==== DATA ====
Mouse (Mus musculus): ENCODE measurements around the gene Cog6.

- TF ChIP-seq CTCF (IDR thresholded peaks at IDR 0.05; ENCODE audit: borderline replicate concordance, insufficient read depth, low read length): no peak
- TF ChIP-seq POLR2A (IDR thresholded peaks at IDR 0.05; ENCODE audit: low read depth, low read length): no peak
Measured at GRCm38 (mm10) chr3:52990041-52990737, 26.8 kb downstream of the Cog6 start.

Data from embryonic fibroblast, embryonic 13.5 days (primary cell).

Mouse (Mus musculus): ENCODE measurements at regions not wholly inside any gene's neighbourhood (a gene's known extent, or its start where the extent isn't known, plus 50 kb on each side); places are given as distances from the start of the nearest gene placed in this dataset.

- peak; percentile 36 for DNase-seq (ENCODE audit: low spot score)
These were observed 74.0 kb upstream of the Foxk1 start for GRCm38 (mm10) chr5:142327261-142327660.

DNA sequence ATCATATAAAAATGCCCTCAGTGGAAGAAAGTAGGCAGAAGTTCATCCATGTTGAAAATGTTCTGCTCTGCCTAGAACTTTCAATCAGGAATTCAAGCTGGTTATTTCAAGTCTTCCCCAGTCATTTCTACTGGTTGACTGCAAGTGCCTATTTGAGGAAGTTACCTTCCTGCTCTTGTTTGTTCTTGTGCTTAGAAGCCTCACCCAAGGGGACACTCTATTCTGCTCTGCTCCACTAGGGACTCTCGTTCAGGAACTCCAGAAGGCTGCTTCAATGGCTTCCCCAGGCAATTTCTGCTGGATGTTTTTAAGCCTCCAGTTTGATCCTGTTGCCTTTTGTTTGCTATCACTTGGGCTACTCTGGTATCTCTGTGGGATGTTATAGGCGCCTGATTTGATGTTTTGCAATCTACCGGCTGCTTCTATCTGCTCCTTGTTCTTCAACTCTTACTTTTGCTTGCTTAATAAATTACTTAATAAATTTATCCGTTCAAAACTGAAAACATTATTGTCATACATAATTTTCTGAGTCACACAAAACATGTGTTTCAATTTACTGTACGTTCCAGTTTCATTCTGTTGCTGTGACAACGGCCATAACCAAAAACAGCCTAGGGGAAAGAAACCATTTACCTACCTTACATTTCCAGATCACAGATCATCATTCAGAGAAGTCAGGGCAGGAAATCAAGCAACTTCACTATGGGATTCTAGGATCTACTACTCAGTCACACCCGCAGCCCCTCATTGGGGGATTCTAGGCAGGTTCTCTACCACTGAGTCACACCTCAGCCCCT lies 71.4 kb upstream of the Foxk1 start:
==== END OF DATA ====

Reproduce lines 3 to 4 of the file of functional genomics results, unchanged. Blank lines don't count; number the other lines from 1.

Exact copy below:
- TF ChIP-seq POLR2A (IDR thresholded peaks at IDR 0.05; ENCODE audit: low read depth, low read length): no peak
Measured at GRCm38 (mm10) chr3:52990041-52990737, 26.8 kb downstream of the Cog6 start.